2. The spoken words should be within quotation marks.
  3. The quotation itself should be punctuated and written independently of the containing sentence.

Thus:

She said, "When are you going?"

Addendum (following OP's comment)

Even for some "avant-garde writing", I would follow my point 3 above: if the quotation is a complete sentence, then punctuate and capitalise it as such. I would, however, go further, ans suggest that,; but even if the quotation were not a single sentence because the speaker only spoke a partial sentence, or even only a single word, I would still capitalise and punctuate it as if it were a full sentence, thus indicating that that it is the full text of what was said.

However, if you are asking about using a colon in normal writing (and not in the context of a stylised form of quoting speech), then, no, you capitalise as you would in any continuation of a sentence, namely, only for a proper noun. For example, see:

  • the first paragraph of this Addendum.
  • the first indented paragraph of the answer from @J.R.
  • Verve, you may be thinking of scripts. In some scripts, dialog is written like this: DARTH VADER: He will come to me? THE EMPORER: I have foreseen it. His compassion for you will be his undoing. He will come to you and then you will bring him before me. DARTH VADER: As you wish. Arrgh, I forgot I can't show it properly in comments. It would be lined up differently, but the character name followed by a colon and then dialog is used. But is you're writing a screenplay, don't do that. Look up the format. Character name in the middle of the page in all caps, no colon, dialog below. – sarah Jul 8 '13 at 2:03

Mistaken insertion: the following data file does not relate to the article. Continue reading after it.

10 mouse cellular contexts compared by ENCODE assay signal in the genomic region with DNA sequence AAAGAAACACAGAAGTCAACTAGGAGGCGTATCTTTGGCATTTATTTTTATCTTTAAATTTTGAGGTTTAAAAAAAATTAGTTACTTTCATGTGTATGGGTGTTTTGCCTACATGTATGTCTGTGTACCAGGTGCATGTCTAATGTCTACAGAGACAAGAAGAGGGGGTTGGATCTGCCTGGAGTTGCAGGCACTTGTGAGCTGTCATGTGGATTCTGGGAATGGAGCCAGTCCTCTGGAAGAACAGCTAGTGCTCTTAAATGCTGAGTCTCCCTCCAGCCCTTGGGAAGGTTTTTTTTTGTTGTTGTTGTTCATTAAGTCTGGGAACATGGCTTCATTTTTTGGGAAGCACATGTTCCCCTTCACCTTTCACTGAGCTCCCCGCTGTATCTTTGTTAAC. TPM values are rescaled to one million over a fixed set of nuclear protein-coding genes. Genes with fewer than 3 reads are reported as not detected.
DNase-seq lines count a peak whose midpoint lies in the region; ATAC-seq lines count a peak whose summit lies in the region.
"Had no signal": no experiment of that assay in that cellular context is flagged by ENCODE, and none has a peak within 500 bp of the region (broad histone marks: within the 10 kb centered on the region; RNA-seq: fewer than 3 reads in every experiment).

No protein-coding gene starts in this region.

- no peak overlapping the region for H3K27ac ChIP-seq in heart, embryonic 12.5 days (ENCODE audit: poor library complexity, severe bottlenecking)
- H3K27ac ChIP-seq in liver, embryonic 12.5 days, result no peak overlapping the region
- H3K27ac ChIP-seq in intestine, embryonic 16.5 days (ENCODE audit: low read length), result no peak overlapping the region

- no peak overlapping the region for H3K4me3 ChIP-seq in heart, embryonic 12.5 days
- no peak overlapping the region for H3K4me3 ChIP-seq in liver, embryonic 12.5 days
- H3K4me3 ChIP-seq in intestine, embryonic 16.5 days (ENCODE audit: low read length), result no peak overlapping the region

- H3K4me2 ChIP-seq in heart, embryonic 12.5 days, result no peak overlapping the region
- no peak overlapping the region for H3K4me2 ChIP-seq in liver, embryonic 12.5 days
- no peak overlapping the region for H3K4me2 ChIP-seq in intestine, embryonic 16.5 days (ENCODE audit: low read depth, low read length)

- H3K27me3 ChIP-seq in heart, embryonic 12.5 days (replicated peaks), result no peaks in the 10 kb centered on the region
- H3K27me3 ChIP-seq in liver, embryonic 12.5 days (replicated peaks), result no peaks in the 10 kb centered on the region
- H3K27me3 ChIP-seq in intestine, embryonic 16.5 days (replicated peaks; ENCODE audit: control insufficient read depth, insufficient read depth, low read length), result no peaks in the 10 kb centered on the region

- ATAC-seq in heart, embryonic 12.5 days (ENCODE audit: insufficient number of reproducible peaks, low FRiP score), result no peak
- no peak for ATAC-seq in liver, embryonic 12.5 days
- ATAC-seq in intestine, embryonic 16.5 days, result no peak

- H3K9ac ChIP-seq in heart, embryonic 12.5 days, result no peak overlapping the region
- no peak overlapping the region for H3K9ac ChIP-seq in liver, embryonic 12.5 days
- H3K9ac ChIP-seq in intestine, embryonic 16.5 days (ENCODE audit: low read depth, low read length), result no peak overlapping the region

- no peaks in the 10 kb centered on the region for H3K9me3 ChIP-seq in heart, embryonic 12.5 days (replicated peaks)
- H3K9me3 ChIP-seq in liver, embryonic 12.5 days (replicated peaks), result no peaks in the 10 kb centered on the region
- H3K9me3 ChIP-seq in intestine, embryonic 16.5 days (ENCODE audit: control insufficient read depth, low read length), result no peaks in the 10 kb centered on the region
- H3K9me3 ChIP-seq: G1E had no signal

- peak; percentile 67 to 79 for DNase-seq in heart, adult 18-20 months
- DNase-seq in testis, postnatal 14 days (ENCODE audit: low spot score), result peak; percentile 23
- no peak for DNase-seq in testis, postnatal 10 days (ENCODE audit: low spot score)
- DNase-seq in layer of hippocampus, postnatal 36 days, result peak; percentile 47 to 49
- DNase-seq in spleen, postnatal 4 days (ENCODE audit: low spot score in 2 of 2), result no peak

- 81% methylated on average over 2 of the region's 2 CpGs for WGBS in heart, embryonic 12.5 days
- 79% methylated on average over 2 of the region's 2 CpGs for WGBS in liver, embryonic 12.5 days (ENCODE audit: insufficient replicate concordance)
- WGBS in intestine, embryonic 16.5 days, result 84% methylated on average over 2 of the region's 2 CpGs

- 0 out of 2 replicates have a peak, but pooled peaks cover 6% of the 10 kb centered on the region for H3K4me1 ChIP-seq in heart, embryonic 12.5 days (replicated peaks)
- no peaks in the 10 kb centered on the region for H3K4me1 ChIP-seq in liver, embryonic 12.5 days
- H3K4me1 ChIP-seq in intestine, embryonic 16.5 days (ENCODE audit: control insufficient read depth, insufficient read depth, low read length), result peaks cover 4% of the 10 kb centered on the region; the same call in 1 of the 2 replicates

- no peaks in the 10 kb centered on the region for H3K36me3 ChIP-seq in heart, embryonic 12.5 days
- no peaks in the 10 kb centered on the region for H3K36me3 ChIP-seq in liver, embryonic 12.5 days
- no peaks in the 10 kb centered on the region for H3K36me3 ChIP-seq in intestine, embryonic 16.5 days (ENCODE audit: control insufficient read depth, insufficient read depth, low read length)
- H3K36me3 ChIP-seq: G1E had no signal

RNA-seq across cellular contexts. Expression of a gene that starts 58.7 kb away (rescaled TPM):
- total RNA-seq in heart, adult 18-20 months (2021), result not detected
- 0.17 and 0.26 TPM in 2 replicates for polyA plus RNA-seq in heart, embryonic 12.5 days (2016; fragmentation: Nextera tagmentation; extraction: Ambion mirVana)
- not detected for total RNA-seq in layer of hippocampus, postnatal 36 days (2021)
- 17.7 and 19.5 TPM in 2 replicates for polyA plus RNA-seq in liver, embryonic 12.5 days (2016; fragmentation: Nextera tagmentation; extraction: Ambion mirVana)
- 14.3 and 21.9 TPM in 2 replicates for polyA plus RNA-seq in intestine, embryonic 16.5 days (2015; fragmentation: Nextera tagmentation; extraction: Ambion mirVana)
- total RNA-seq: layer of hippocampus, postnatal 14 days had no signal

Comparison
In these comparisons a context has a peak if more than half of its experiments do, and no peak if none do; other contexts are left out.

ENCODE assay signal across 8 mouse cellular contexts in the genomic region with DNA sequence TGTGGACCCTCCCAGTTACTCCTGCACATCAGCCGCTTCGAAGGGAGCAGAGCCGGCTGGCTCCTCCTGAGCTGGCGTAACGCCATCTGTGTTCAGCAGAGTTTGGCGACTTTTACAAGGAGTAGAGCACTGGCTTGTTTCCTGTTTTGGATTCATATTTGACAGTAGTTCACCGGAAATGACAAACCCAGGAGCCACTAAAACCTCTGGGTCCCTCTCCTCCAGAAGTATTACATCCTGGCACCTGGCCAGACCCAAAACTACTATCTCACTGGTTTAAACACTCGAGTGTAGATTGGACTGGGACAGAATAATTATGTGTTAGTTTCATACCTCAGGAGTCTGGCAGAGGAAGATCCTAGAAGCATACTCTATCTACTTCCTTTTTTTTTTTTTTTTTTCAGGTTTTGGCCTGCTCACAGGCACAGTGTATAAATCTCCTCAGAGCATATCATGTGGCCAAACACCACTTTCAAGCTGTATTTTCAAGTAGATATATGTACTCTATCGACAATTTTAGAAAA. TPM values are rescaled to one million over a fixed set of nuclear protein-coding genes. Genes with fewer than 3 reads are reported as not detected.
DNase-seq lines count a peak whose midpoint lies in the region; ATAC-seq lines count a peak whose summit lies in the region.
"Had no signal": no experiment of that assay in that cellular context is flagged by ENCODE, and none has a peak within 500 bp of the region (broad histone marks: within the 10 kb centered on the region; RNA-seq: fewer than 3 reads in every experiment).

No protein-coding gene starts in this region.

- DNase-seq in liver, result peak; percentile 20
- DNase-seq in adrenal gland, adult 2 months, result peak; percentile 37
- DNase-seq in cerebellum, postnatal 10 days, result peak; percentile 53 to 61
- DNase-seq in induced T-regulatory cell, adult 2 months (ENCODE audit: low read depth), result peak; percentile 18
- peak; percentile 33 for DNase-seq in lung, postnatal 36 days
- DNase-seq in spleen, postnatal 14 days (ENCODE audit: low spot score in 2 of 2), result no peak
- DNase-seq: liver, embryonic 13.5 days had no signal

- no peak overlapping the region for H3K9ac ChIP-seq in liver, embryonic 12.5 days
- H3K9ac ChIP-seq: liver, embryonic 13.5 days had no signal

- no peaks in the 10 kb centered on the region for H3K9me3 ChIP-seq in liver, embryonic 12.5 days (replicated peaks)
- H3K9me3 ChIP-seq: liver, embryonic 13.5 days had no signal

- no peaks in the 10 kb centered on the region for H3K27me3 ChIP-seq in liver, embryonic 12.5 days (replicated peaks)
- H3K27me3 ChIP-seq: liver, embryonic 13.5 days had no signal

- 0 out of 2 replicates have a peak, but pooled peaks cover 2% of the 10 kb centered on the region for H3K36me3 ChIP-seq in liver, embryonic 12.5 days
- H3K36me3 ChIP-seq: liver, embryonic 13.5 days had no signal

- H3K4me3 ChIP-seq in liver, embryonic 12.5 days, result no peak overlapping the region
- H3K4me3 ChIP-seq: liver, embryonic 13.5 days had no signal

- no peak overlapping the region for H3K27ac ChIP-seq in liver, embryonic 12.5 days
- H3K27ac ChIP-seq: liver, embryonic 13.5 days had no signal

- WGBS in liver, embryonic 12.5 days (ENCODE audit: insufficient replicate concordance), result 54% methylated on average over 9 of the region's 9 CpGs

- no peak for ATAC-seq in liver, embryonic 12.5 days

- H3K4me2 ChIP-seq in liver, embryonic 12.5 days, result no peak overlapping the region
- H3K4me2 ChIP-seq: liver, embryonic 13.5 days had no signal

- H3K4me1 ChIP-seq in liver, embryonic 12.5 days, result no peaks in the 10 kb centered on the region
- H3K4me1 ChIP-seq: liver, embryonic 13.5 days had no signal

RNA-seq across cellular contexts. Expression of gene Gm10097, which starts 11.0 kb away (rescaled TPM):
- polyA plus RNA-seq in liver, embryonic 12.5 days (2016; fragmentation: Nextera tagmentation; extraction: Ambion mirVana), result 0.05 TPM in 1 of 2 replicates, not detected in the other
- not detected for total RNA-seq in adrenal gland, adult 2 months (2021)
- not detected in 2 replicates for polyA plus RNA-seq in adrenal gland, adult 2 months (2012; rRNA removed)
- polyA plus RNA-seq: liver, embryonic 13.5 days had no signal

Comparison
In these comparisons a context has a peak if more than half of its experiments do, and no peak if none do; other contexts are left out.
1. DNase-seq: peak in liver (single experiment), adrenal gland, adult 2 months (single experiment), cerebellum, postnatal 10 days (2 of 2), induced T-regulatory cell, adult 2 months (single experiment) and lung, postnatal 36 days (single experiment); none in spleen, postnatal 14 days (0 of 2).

• Yes, I was thinking of something different. I know English uses a comma after "said". I just use a colon for some avant-garde writing. :-) What I was curious about was the capitalization of "when" if a colon is used in whatever context. – verve Jul 8 '13 at 9:09
  • As regards your first sentence, your question did say "in a story". It helps if you provide as much info as appropriate so we understand your question fully. As regards your second sentence, it's still unclear whether you're still meaning when preceding a quotation in "avant-garde" style, or in any context in mid-sentence. See my amended answer. (I've also amended your question to include the additional info.) – TrevorD Jul 8 '13 at 10:25
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    I could easily find authorities that allow a colon (or neither colon nor comma) between a quote verb and the quote. (Though I'd often opt for the comma.) – Edwin Ashworth Jul 8 '13 at 19:49
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Legal transcription uses a colon after the question posed by the speaking attorney rather than a comma in most instances, and as long as what follows is a complete sentence, it is capitalized. This would be considered formal transcription. Example: Q. Here's what I'm trying to find out: Did you see the car approach before it hit you? Q. Let me ask you this: Did the truck hit the median first?